10. Hi Joe
    I am slowly working my way through Robert B Parker’s Spenser series. Every so often I pick the next one up and read it and I am reminded of the fundamentals of just telling a good story.
    Thanks for your post.

  11. Hi Linda,
    You are welcome, and thanks for mentioning the Spenser books. Parker never wrote a bad one. I had someone sniff to me that he was a formula writer and my response was, “It’s not a formula. It’s a recipe. Like a master-class chef.” Just so.

    I envy you the joy of discovering each of those books. And don’t stop when you get to Ace Atkins’ take on Spenser. He does a terrific job of channeling Parker.

  12. The Keller series, by Lawrence Block. I’very wanted to start the series for quite a while.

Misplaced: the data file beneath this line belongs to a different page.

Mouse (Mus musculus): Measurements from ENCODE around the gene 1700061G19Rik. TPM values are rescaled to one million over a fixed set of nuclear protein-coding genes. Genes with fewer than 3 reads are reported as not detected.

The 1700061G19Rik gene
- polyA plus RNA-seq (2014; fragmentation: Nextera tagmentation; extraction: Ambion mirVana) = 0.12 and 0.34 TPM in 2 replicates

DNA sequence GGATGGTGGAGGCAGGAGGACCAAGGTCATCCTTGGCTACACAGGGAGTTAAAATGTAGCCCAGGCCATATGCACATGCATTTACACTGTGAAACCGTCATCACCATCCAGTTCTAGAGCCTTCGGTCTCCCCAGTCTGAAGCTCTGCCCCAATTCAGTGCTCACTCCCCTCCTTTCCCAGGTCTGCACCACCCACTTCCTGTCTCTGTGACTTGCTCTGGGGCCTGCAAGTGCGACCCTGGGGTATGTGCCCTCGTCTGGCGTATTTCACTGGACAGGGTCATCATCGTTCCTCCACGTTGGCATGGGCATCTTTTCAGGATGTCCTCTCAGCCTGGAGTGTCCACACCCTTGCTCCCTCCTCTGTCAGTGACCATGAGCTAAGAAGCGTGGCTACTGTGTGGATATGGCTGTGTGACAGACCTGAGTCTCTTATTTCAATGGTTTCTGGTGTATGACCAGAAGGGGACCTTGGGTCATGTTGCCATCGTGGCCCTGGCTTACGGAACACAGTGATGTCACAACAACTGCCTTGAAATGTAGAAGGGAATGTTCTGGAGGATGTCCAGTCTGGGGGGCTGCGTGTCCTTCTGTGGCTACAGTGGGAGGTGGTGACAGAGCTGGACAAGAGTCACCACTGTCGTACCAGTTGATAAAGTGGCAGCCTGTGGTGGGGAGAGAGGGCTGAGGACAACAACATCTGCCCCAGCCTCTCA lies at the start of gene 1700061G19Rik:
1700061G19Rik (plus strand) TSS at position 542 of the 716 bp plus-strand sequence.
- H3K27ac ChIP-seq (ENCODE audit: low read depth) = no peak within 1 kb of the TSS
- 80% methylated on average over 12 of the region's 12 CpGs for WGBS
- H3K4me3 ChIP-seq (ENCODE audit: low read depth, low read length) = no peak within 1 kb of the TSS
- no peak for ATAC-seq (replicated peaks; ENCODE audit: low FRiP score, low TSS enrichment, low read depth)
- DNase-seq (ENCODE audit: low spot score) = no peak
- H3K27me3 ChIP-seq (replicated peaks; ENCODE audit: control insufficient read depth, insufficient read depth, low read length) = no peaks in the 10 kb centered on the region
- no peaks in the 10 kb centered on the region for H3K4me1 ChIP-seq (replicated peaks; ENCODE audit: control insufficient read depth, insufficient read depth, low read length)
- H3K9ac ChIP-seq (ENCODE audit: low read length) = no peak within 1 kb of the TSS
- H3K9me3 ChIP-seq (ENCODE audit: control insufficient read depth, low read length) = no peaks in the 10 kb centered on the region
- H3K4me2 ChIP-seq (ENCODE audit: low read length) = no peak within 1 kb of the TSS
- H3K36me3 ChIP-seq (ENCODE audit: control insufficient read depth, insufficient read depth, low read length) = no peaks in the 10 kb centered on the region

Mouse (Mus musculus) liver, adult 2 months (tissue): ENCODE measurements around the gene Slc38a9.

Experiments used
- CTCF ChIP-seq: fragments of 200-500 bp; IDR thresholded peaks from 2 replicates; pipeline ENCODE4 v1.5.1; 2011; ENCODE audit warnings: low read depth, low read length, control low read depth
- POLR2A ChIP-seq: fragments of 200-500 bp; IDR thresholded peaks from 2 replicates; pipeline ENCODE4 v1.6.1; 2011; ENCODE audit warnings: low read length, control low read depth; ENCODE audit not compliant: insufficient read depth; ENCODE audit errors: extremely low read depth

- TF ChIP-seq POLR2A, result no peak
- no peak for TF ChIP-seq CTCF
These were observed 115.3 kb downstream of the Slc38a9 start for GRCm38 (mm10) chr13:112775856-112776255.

13. Pingback: Writing Links 11/6/17 – Where Genres Collide

  14. I have so many, I couldn’t name them all. Dean Koontz’s Odd Thomas is a go to. Love his humor. To Kill a Mockingbird and the Joshua series by Joseph Girzone, are good repeats too. I also love history and true adventure, like No Shortcuts to the Top, by Ed Viesturs about climbing the world’s 14 highest peaks. And of course, who wouldn’t include The Princess Bride and The Lord of the Rings, or Wind in the Willows. I could go on and on.

    I read a book about every two days, and have yet to reach burn out. I agree that there just isn’t enough time to read everything I want to read.